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State high court hears Tilton probable cause case

In 2008, a SWAT team entered Kenneth Lahm’s home and detained him on a single claim he had assaulted a woman over multiple days. Yesterday, the state Supreme Court weighed whether the Tilton detective who prompted the arrest failed to properly vet the accuser, whose account subsequently fell apart.

The charges against Lahm were later dropped, but he sued the detective, Michael Farrington, and the town of Tilton, alleging the ordeal had cost him dearly – both in legal fees and reputation. The suit was subsequently thrown out by a superior court judge.

“If those harms could have been avoided,” his attorney, Michael Sheehan, wrote on appeal, “if that actual innocence could have been uncovered simply through a phone call or two, an interview or two, or by simply questioning the truthfulness of the victim’s otherwise uncorroborated story, then Lahm should have a recourse.”

The state and attorneys representing Farrington and Tilton have warned that the court’s decision could undermine police officers’ ability to intervene in dangerous scenarios. Should the justices rule that officers have a duty to fact-check victims’ claims beyond probable cause – the current benchmark for making an arrest – officers would be less likely to make an arrest, out of fear the act could expose them to litigation, they contend.

“So what you’re arguing is there’s just going to have to be a risk that some people are going to be cooling their heels in jail until things get sorted out,” Justice Carol Ann Conboy asked Terence O’Rourke, an assistant Carroll County attorney speaking during Farrington’s defense. “And that’s the price you pay? That’s the bottom line?”

“That is the bottom line, your honor,” said O’Rourke, adding that probable cause serves as an appropriate balance between the rights of the community and those of the individual.

“So this plaintiff just had to suck it up?” Conboy replied.

“Correct,” he said.

In arguing Lahm’s side, Sheehan offered a hypothetical scenario in which an officer enters a hospital and speaks with a witness to a crime who says her father is right outside and saw the whole thing, and the officer proceeds not to talk to the father.

“There should be some duty to do a reasonable investigation,” he said.

But Chief Justice Linda Stewart Dalianis said that wasn’t the case in Lahm’s arrest. She noted there was no third-party evidence at the time that called into question the accuser’s account.

“Two things,” Sheehan replied. “First, (Farrington) never had probable cause.”

“Well, of course he did,” Dalianis interjected. “Somebody came in and said, ‘Somebody raped me.’ ”

“That’s not what she said, with all due respect.” Sheehan said. “What she said was, ‘I passed out for two days, when I woke up I had these injuries and I feel like I had been assaulted.’ ”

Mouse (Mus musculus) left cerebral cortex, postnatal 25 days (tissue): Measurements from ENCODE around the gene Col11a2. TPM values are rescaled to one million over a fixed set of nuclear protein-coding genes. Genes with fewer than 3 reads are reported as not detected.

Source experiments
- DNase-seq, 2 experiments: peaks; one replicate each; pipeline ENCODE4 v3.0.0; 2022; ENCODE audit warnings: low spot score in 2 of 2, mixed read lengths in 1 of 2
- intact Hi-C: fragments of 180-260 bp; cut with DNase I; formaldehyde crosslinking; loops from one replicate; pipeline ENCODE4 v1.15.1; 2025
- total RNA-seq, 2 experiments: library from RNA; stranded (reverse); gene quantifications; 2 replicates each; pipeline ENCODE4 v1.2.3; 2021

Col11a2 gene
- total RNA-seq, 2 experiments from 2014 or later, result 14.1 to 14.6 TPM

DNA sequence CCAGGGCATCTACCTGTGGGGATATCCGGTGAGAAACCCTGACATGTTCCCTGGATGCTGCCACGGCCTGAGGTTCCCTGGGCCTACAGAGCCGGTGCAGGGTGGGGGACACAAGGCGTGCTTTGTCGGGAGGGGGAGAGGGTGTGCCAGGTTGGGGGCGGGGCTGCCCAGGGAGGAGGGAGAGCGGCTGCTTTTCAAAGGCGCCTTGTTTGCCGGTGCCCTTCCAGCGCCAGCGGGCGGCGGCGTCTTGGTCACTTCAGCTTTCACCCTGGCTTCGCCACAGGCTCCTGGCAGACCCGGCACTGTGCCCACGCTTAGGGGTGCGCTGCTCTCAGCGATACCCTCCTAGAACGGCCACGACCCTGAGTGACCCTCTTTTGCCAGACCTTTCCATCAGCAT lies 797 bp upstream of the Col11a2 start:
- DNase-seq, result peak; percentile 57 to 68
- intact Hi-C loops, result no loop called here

Justice Robert Lynn seemed unconvinced that the detective had erred.

“Outside of confidential informants, isn’t it the law that police officers are basically entitled to take a named informant at his or her word?” he asked Sheehan. “Obviously if Mr. Smith said, ‘I saw little green men arriving on a spaceship,’ that might be a different story, but assuming it is plausible . . .”

Lynn also questioned why Sheehan had taken aim at the probable cause standard, instead of arguing false arrest or false imprisonment. Sheehan responded that he and Lahm had considered those routes, but didn’t elaborate.

Conboy noted that the court may be able to sidestep the probable cause debate altogether, were it to simply uphold the superior court’s finding that Farrington had enough information at the time of the arrest.

“If we agree with you, we don’t even have to get there to determine if this is an appropriate standard,” she said, addressing Robert Dietel, a lawyer representing Tilton.

“I agree,” Dietel said. “That’s the appropriate solution.”

But Conboy, speaking to the state’s attorney, Stephen Fuller, wondered whether officers should be held to a higher standard when an arrest does not involve an immediate discernible threat, as in Lahm’s case.

“At what point is (Farrington) allowed to say, ‘Yep, I have probable cause’?” she asked.

“What they’re arguing is that an entire investigation happened before the arrest was made,” Fuller said. “And that’s not tenable in this situation, given the police’s mandate to enforce the law.”

(Jeremy Blackman can be reached at 369-3319, or on Twitter @JBlackmanCM.)

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So what did they decide?

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